In Tanzania’s Selous Game Reserve alone, about 50 elephants a month are killed and their tusks hacked off, according to the Washington-based Environmental Investigation Agency.
With shipments so large, criminals have taken to sending them by sea instead of by air, falsifying documents with the help of corrupt officials, monitors said.
In another sign of corruption, some of the seized ivory has been identified as coming from government-owned stockpiles — made up of confiscated tusks and those from dead elephants, Mr. Milliken said.
Rhinos also have suffered. A record 443 rhinos were killed last year in South Africa, according to National Geographic News Watch.
That surpassed 2009’s figure of 333 dead rhinos, despite the deployment of government soldiers to protect the endangered animals last year in its flagship Kruger National Park.
National Geographic reported last week that 244 of the rhinos killed last year were poached in Kruger, and that figure is expected to rise.
South Africa is home to 90 percent of the rhinos left on the continent, and Kruger has more than 10,000 white rhinos and about 500 black rhinos.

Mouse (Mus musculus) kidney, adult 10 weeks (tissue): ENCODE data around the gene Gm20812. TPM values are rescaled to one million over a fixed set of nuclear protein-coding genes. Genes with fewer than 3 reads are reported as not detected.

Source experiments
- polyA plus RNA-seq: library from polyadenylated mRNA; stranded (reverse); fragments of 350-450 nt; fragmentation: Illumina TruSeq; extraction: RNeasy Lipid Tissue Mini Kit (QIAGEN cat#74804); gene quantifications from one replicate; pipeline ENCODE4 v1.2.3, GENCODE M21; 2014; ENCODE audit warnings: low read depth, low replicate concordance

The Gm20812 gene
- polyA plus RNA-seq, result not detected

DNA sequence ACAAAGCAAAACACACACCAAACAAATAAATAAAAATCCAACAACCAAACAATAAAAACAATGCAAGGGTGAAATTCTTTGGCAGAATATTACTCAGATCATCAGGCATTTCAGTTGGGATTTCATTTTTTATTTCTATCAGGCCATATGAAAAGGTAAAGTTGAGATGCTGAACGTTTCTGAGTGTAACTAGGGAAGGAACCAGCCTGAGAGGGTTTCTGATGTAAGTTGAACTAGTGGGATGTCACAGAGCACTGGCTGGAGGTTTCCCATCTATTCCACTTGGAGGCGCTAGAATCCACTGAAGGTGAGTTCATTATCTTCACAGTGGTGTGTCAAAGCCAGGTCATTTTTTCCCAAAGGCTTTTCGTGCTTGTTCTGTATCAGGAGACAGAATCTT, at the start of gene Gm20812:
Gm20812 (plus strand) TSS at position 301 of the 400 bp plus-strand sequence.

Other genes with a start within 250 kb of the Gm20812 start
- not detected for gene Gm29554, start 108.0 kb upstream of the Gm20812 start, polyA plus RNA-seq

Africa’s elephant population was estimated at 5 million to 10 million before white hunters came to the continent with European colonization in the 19th century.
Massive poaching for the ivory trade in the 1980s cut the remaining number of African elephants to about 600,000.
After the 1989 ban on ivory trade and concerted international efforts to protect the animals, elephant herds in eastern and southern Africa were thriving before the threat arrived from Asia.
A report from Kenya’s Amboseli National Park highlighted the dangers.
Almost no poaching occurred for 30 years in the park, which lies in the shadow of Mount Kilimanjaro, until a Chinese company was awarded the contract to build a highway nearby three years ago.
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